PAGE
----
In an interview at his office, Ahmed says that controversy taught him a couple things about Islam in America.  One is that the wounds of the September 11 attacks are still raw for many Americans. "It also taught me that Muslim leaders are capable now in America of taking an action - not having thought through the consequences - and by that action creating so much controversy that it drags in the rest of the Muslim community, and the rest of America," he said.

    Ahmed personally feels Rauf's center - which will include a Muslim prayer hall - should be located elsewhere.  But he praises Christians, Jews and others who stood up for the rights of Muslims to build mosques in their neighborhoods. "So from this crisis we do see some hopeful signs from people conscious that it is not just an issue of Islam that is being debated, but it is an issue of American identity.  What does it mean to be American," he said.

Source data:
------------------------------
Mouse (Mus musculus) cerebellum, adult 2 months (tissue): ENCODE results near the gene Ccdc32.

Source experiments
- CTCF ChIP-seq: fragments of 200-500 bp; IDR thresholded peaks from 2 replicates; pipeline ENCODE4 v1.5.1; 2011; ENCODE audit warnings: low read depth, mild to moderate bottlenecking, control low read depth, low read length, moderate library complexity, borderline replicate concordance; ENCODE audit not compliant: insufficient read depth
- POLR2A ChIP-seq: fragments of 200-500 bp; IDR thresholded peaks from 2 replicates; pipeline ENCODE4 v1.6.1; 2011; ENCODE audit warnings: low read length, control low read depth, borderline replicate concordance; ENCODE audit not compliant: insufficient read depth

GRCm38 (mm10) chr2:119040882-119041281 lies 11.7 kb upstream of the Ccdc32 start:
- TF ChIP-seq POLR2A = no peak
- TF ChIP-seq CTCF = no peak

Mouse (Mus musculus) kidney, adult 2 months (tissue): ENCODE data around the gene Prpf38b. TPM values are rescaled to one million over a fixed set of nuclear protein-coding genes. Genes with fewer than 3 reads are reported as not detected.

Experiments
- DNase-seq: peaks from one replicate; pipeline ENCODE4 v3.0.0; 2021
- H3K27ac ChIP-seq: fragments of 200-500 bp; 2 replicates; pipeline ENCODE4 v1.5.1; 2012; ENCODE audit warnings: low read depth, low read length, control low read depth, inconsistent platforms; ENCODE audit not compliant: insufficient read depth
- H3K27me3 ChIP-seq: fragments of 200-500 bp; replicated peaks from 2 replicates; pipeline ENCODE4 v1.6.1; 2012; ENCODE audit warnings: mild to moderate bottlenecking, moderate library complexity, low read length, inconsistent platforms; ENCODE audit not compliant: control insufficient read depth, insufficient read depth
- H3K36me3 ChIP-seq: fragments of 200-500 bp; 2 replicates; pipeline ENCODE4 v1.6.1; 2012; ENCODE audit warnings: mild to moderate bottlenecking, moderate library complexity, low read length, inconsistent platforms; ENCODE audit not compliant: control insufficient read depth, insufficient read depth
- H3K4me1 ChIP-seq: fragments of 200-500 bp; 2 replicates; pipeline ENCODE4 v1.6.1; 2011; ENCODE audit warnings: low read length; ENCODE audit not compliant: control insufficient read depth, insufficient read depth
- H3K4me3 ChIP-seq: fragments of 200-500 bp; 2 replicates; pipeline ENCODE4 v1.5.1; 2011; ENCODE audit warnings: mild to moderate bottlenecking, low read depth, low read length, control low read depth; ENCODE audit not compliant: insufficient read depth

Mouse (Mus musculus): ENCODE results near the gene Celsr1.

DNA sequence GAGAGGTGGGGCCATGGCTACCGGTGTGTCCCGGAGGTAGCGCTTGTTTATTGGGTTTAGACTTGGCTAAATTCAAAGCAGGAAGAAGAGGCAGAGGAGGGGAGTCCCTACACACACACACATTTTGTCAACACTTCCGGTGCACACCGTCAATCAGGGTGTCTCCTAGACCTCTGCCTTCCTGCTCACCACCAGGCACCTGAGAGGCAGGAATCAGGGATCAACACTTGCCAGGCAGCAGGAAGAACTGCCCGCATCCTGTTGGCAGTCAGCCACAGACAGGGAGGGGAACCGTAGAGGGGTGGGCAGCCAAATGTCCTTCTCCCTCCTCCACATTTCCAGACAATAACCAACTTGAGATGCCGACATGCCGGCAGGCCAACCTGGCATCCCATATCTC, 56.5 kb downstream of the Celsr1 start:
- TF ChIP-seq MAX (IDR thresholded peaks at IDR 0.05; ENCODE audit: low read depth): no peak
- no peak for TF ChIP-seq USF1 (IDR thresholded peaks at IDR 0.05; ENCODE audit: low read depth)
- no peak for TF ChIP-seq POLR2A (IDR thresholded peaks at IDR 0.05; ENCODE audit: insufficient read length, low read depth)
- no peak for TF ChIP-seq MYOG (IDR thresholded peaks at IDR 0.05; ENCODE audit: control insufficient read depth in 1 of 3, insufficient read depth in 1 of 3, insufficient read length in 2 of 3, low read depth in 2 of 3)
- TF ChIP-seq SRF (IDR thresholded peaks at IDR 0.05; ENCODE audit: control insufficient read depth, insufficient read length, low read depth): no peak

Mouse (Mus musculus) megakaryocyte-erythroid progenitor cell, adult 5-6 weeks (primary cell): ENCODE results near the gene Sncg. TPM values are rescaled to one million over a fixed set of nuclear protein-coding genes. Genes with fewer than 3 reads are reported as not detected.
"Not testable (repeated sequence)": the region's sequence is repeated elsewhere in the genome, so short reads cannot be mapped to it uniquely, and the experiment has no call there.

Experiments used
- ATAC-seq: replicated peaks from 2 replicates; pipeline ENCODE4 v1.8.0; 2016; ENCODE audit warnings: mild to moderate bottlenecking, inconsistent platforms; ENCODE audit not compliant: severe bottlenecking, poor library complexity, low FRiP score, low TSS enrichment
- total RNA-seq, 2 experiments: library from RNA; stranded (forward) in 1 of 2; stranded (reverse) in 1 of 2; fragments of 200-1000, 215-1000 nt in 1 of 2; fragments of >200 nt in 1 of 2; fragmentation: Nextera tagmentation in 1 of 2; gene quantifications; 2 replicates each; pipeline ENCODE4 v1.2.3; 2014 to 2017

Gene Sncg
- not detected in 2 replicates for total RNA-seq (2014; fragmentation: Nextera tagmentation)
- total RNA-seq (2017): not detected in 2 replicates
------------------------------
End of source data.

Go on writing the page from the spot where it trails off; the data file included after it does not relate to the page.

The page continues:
After listening to Ahmed's talk, St. Alban's parishioner Wayne Williams says he bears no ill feeling against Muslims. "The events of 9/11 did not change my view of Islam.  I view Muslims as peaceful people, just like Christians," he said.

    But this is a church with a largely liberal congregation.  A recent survey by the Public Religion Research Institute found that 45 percent of people in this country think Islam is at odds with American values.

    In the midst of the controversy over the proposed Muslim center in New York, the pastor of a tiny church in Florida made worldwide headlines by threatening to burn a Quran in public.